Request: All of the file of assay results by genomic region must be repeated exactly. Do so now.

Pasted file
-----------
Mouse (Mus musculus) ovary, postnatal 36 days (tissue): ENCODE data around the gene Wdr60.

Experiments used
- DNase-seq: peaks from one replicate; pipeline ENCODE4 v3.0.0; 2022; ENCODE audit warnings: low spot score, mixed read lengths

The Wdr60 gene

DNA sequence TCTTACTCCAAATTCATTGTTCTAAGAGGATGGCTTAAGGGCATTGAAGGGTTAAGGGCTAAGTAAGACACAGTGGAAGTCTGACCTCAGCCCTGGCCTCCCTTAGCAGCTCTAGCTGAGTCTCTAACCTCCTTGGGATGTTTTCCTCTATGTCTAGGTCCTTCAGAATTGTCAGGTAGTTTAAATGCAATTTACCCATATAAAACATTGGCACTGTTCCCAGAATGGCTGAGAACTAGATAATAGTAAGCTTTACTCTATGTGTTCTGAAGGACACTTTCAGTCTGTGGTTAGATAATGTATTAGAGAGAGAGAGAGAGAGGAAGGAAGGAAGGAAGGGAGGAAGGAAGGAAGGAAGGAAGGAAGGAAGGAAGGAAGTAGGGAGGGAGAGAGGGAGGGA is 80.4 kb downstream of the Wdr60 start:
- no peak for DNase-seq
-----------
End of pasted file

Mouse (Mus musculus) ovary, postnatal 36 days (tissue): ENCODE data around the gene Wdr60.

Experiments used
- DNase-seq: peaks from one replicate; pipeline ENCODE4 v3.0.0; 2022; ENCODE audit warnings: low spot score, mixed read lengths

The Wdr60 gene

DNA sequence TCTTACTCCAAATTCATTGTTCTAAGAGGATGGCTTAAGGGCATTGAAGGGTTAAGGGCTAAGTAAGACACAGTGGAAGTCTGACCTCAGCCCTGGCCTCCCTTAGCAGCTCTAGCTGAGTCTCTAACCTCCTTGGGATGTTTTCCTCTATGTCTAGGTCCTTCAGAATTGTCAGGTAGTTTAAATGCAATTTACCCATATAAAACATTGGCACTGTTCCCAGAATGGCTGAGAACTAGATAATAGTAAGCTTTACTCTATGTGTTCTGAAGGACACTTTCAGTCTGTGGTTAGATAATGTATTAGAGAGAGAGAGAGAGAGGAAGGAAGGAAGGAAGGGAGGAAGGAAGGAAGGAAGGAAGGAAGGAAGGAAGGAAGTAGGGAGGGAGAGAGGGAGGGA is 80.4 kb downstream of the Wdr60 start:
- no peak for DNase-seq